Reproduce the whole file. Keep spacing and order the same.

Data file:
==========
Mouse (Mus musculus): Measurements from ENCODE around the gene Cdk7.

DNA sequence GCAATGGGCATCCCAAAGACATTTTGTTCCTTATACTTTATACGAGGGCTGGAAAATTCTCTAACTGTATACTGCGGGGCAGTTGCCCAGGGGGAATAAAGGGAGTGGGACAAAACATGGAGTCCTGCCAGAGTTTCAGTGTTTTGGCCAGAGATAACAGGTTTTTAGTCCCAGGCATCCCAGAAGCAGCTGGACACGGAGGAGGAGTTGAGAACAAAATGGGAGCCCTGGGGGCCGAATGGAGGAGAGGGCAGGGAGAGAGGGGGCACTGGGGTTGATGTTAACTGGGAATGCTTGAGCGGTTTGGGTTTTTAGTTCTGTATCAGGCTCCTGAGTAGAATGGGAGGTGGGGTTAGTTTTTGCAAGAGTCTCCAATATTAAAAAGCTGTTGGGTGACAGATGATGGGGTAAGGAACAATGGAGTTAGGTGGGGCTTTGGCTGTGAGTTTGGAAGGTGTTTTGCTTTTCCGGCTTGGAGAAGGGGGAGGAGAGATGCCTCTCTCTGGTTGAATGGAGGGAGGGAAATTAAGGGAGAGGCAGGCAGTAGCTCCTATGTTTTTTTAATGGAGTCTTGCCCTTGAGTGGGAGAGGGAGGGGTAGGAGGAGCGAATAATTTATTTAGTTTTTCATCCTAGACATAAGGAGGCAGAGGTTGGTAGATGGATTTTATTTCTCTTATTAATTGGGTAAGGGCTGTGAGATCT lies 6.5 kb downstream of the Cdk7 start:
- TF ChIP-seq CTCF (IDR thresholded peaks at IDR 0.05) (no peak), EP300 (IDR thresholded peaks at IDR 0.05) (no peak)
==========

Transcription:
Mouse (Mus musculus): Measurements from ENCODE around the gene Cdk7.

DNA sequence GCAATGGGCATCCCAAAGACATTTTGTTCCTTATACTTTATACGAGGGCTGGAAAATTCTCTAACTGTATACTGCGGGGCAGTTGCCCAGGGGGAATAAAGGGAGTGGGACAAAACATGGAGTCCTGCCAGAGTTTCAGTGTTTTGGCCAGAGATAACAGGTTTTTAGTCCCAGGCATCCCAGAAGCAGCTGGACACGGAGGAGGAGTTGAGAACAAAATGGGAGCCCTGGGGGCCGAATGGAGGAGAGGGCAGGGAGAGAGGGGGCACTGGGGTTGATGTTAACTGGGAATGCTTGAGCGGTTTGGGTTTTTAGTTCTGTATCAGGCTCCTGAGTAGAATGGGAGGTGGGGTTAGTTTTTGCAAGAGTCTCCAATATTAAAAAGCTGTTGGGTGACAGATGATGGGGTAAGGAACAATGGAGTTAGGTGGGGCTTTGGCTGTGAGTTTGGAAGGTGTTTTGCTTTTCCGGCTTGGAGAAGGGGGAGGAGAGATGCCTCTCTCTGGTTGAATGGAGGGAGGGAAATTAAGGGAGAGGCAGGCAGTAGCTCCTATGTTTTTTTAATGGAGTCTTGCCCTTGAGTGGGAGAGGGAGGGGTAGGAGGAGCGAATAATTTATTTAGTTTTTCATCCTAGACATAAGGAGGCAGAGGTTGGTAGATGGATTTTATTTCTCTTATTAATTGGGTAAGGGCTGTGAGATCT lies 6.5 kb downstream of the Cdk7 start:
- TF ChIP-seq CTCF (IDR thresholded peaks at IDR 0.05) (no peak), EP300 (IDR thresholded peaks at IDR 0.05) (no peak)